Purpose: This study aimed to investigate the long-term outcomes of patients with convulsive epilepsy in rural West China and to explore potential related factors.

Methods: Patients who were provided Phenobarbital as a treatment and followed-up monthly were enrolled from the Convulsive Epilepsy Control and Management Program in West China. Their clinical and demographic information were obtained from the program database and a questionnaire. Seizure outcomes, comorbidities, annual income, marital status, employment and quality of life (QOL) were evaluated as long-term outcomes. Logistic regression was used to analyze the related factors.

Results: Of 473 eligible patients with a median follow-up time of nearly 7 years, 312 (66 %) had one-year terminal remission. A total of 320 (67.7 %) patients had a low annual income (<5000 Yuan), and 198 (41.9 %) patients reported a comorbidity. Among 460 patients of marriageable age, 137 (29.8 %) were unmarried. 60.4 % (333) patients reported improved QOL. Time of follow-up, seizure frequency during early treatment, compliance, annual cost for epilepsy treatment and annual income were related to the seizure outcome. Baseline seizure frequency was associated with comorbidities. Sex, annual cost for epilepsy treatment and seizure outcomes were associated with annual income. Age, sex and age at onset were correlated with current marital status. Compliance and taking traditional Chinese medicine were associated with QOL.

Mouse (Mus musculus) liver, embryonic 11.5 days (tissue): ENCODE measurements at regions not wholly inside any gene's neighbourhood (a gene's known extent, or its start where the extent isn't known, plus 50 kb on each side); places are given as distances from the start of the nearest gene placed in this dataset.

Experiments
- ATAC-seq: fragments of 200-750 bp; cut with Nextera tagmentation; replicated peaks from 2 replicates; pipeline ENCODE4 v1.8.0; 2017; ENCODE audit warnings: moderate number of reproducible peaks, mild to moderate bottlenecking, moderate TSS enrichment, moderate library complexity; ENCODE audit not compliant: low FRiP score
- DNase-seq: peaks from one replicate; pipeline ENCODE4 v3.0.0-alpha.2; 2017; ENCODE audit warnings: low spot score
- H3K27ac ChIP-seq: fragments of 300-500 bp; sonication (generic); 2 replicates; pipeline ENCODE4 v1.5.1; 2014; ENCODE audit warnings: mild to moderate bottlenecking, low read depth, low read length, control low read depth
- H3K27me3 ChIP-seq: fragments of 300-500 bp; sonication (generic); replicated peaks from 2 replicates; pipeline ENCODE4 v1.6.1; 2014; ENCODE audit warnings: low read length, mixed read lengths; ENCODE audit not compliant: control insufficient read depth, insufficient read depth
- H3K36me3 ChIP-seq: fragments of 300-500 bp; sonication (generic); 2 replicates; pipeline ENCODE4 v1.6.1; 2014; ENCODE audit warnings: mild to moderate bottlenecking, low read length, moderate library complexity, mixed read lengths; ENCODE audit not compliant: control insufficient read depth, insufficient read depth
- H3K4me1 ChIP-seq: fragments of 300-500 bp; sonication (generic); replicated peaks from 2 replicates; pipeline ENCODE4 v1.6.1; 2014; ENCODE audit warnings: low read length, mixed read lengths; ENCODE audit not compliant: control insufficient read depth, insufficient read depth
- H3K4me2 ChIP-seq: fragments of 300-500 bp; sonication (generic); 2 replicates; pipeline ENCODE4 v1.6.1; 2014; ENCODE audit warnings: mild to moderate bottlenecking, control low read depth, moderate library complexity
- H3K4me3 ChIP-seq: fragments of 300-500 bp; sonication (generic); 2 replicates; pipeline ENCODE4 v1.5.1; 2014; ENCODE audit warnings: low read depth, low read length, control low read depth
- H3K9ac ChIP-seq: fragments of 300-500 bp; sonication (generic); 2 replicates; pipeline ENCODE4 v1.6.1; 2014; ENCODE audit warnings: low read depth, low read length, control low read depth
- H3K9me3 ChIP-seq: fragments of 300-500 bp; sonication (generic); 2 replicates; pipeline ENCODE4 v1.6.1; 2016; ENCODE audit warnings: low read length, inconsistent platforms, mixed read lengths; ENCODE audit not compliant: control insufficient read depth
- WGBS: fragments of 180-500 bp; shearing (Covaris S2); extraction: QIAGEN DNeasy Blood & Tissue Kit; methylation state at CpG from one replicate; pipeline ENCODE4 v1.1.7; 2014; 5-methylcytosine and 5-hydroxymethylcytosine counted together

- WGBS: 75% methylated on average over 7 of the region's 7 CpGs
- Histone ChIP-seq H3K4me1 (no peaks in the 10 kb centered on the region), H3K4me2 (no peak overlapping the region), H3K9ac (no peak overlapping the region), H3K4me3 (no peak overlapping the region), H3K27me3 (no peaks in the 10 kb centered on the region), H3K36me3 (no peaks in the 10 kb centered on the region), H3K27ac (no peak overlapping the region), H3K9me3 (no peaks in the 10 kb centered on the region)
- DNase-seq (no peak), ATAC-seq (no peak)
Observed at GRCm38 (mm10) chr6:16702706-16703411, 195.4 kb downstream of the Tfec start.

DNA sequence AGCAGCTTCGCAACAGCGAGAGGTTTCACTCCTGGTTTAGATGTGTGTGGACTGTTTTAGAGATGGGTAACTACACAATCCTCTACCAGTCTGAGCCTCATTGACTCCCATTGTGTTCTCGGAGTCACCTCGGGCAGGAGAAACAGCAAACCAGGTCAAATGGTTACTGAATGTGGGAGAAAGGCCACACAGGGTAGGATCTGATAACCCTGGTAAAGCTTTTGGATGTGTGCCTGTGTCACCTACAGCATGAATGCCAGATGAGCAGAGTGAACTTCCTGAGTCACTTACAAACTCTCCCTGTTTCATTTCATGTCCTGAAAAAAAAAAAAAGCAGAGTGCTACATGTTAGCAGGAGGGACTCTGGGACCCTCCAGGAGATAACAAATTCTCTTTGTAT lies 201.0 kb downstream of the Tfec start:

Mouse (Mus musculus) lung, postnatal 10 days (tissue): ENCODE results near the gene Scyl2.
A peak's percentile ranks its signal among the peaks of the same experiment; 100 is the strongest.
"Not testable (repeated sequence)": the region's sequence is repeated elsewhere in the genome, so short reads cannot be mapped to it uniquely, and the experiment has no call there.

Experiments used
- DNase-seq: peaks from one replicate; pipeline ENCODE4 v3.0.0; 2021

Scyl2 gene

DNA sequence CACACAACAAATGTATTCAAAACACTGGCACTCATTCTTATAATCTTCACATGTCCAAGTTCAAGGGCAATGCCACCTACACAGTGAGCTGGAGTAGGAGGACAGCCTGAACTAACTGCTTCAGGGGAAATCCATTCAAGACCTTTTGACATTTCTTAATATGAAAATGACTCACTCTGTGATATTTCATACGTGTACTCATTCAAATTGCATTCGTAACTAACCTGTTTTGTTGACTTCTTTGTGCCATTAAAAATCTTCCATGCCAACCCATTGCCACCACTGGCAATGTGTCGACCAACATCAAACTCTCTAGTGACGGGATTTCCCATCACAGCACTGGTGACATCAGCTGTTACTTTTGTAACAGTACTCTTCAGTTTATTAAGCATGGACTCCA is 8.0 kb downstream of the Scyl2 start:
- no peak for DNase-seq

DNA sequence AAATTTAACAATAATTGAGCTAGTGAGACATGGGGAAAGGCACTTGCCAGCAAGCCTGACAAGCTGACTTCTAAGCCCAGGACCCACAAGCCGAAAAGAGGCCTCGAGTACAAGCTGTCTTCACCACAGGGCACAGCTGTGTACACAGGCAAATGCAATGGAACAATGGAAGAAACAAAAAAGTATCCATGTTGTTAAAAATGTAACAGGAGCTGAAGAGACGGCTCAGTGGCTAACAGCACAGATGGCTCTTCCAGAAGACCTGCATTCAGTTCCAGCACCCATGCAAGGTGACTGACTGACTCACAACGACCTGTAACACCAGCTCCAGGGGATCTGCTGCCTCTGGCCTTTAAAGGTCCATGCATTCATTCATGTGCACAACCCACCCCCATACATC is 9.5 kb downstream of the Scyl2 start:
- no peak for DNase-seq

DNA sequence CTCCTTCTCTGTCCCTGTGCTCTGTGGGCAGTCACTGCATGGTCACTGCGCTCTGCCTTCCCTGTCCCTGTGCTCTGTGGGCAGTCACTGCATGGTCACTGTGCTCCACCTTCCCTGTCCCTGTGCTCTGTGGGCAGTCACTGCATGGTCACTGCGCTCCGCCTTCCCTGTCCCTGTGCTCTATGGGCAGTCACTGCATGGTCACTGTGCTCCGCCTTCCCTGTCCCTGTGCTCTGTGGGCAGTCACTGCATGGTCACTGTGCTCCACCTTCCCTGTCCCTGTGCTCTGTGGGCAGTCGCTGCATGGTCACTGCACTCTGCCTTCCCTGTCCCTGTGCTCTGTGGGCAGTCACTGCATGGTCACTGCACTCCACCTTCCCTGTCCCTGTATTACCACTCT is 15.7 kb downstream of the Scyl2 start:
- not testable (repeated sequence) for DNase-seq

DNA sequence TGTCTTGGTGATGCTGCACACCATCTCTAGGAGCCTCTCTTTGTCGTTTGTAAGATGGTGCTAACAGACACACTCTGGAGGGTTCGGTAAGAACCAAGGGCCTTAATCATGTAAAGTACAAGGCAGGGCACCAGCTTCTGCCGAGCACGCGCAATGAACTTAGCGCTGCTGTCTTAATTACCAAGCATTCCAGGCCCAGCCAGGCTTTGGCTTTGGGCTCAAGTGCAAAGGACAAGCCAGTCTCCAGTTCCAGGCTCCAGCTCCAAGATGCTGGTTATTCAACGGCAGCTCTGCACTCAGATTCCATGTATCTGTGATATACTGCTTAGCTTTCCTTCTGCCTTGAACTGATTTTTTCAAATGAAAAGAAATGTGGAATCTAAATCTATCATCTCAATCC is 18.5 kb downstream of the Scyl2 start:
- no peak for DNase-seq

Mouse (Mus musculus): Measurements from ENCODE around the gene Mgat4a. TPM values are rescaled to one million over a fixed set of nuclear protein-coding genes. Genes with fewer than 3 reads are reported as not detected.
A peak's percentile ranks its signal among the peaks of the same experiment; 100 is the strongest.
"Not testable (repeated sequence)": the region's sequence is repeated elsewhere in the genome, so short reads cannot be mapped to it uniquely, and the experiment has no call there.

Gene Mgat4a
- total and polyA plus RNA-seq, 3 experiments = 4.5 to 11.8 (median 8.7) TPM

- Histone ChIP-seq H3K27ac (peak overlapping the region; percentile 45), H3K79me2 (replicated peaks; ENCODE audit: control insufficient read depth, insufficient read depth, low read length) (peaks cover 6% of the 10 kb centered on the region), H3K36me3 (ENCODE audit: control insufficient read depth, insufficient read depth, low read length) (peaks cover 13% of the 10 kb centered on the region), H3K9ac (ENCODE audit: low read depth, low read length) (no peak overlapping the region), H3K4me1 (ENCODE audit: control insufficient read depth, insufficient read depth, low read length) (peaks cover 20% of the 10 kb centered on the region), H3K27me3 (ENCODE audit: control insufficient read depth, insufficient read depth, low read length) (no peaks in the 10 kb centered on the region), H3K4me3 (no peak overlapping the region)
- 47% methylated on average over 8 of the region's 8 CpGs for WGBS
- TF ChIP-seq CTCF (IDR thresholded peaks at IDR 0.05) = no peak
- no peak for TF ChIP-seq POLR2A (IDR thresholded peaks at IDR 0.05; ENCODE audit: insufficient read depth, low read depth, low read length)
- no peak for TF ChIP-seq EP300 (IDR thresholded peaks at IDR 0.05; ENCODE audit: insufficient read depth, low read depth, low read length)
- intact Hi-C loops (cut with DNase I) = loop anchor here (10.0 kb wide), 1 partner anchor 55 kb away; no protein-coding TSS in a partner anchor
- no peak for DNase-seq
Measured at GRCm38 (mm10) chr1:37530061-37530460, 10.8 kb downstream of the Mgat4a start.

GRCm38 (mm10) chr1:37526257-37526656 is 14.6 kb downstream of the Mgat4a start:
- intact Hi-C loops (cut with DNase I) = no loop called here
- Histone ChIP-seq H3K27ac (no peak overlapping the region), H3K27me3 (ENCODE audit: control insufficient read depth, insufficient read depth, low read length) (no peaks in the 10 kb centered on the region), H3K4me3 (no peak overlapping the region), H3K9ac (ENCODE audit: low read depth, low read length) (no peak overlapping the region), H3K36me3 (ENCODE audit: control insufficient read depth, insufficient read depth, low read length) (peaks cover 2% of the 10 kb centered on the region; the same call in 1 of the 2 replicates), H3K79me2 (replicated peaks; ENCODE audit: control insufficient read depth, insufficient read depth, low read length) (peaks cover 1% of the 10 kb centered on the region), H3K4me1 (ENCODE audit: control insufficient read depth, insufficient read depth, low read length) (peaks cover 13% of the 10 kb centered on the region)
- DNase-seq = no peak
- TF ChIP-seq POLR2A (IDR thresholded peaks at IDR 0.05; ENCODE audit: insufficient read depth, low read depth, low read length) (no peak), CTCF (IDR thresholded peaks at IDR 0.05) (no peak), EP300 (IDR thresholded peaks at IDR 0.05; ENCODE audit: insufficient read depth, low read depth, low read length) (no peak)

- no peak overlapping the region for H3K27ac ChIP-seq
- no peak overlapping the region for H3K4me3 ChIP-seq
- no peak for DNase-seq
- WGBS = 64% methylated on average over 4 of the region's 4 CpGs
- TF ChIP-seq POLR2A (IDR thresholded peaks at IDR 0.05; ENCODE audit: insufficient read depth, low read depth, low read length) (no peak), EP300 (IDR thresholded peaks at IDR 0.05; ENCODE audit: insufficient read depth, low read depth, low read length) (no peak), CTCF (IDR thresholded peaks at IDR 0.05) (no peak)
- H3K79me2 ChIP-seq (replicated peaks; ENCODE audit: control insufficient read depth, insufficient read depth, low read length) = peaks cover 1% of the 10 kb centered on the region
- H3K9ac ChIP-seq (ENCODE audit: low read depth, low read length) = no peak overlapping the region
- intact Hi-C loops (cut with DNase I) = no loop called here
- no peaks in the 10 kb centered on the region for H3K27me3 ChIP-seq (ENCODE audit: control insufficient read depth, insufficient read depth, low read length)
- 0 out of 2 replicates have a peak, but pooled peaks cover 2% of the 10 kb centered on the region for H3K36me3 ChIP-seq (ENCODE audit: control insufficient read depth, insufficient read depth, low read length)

Conclusion: The prognosis of epilepsy goes beyond being seizure-free. Comorbidities, income and marriage outcomes in resource-poor areas are less promising. Systematic management considering prognosis-related factors for epilepsy by a collaboration of health providers and society is needed.

Anti-Seizure Medication Use During Pregnancy and Risk of ASD and ADHD in Children

Abstract, originally published in Neurology

Objective: To determine whether children born to women who use anti-seizure medications (ASMs) during pregnancy have higher risk of autism spectrum disorder (ASD) and attention-deficit/hyperactivity disorder (ADHD) independent of confounding factors.